Friday, October 23, 2009
Obama will make two stops in the state to rally support for Corzine.
The decision to send the president back to the Garden State underscores the increasing White House confidence that Corzine, who had trailed in every poll until earlier this month, will pull of a comeback victory. Recent surveys show the race to be within the margin of error with a wild card third-party candidate whose vote share seems to be increasing.
Obama is effectively doubling down on Corzine, betting that return in the final hours of the race will motivate Democrats to turn out and put the deeply unpopular governor over the top.
If Corzine wins, Obama would get a share of credit and a handy way to deflect question should Virginia Democratic gubernatorial candidate Creigh Deeds, who is trailing badly in the polls, lose.
But there is also risk in Obama's going back to New Jersey. Should Corzine lose, questions would be raised about why the president chose to gamble on something less than a sure thing -- and why he was unable to rally voters in a heavily Democratic state. After the election-eve events, Obama will have made three separate trips to stump for Corzine.
Obama is returning to appear with Deeds in the Tidewater region of Virginia next week, but White House officials suggest that is being done out of both party loyalty and to aid Gov. Tim Kaine, the outgoing Virginia governor, DNC chairman and president's close friend.
Posted by Jonathan Martin, politico.com
Wednesday, August 26, 2009
July 17 (Bloomberg) -- The debate over whether the $787 billion stimulus package is sufficiently large or efficiently designed obscures a broader question, some economists say: Can any fiscal measure pull the economy out of the recession?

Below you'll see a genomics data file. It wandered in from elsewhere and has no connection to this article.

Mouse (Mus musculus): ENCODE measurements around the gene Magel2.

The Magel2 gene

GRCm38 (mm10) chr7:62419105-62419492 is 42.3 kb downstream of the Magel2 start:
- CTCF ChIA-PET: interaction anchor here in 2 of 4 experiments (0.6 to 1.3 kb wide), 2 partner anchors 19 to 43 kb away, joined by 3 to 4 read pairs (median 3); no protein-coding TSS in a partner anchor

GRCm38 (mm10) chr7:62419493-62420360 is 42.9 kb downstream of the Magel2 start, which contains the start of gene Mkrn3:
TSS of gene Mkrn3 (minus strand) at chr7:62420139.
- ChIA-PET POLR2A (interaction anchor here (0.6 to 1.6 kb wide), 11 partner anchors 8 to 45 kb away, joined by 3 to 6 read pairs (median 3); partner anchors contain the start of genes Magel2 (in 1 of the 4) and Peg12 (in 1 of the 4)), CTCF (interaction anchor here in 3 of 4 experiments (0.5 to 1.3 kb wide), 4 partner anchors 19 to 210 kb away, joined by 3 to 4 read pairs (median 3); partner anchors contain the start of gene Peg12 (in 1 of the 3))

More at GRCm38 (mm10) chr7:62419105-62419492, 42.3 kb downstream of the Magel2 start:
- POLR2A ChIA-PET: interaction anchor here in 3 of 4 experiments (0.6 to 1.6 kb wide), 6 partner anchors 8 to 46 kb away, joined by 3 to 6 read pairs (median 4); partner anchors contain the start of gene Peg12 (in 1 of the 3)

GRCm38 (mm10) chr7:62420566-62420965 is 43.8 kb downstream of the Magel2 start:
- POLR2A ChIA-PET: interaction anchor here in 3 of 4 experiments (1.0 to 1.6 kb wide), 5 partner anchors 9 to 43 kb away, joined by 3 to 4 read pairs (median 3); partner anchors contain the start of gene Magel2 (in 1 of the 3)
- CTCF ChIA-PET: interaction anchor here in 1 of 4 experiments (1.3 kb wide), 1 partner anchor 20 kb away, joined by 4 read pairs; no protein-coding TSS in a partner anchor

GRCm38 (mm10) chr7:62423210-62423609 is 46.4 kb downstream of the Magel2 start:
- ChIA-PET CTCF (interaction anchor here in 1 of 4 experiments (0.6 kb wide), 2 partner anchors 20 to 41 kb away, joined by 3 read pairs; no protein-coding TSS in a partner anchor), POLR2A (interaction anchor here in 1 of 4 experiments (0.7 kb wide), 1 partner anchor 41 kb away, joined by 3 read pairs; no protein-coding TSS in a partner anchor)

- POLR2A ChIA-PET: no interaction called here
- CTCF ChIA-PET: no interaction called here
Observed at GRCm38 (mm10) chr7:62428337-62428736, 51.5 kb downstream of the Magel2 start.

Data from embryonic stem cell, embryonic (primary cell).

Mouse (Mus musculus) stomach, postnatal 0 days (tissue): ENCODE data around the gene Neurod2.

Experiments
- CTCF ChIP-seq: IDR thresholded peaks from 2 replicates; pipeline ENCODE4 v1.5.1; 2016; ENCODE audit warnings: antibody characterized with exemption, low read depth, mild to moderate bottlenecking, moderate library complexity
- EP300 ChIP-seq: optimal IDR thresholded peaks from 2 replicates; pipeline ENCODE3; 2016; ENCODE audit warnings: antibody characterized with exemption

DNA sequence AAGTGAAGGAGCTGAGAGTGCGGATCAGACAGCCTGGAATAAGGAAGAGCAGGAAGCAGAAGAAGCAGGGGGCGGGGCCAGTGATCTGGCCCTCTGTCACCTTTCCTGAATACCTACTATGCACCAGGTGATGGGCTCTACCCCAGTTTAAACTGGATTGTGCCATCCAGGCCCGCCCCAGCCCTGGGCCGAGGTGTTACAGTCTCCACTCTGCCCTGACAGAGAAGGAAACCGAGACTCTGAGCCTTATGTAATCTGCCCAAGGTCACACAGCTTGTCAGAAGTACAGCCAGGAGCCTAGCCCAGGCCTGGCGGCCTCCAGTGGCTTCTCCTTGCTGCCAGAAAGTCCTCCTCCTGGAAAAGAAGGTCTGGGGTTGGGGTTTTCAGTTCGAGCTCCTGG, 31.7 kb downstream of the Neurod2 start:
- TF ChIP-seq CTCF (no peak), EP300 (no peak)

With credit still crimped and the outlook for consumer demand gloomy due to rising unemployment and increased personal saving, no amount of government intervention will be able to stanch the hemorrhaging of jobs and quickly ease the U.S. out of its deepest recession in a half-century, they said.
“Many households that want to borrow can’t, and many that can borrow won’t because they now must save for retirement the old-fashioned way,” said Richard Clarida, global strategic adviser at Newport Beach, California-based Pacific Investment Management Co., the world’s biggest bond-fund manager. “As a result, the multiplier from even a well-designed stimulus package is likely to be quite modest.”
The stimulus plan passed in February “is executing pretty much as expected,” yet it “won’t affect the economy’s primary problems, which are falling values of assets like homes and stocks,” said Doug Holtz-Eakin, who was director of the Congressional Budget Office from 2003 to 2006 and is now president at DHE Consulting LLC in Washington. So far, about $60 billion in spending and $43 billion in tax relief has been dispensed, accounting for 13 percent of the plan’s total.
To read the article in its entirety follow this link: http://www.bloomberg.com/apps/news?pid=20601103&sid=aV_ua6MsOc4M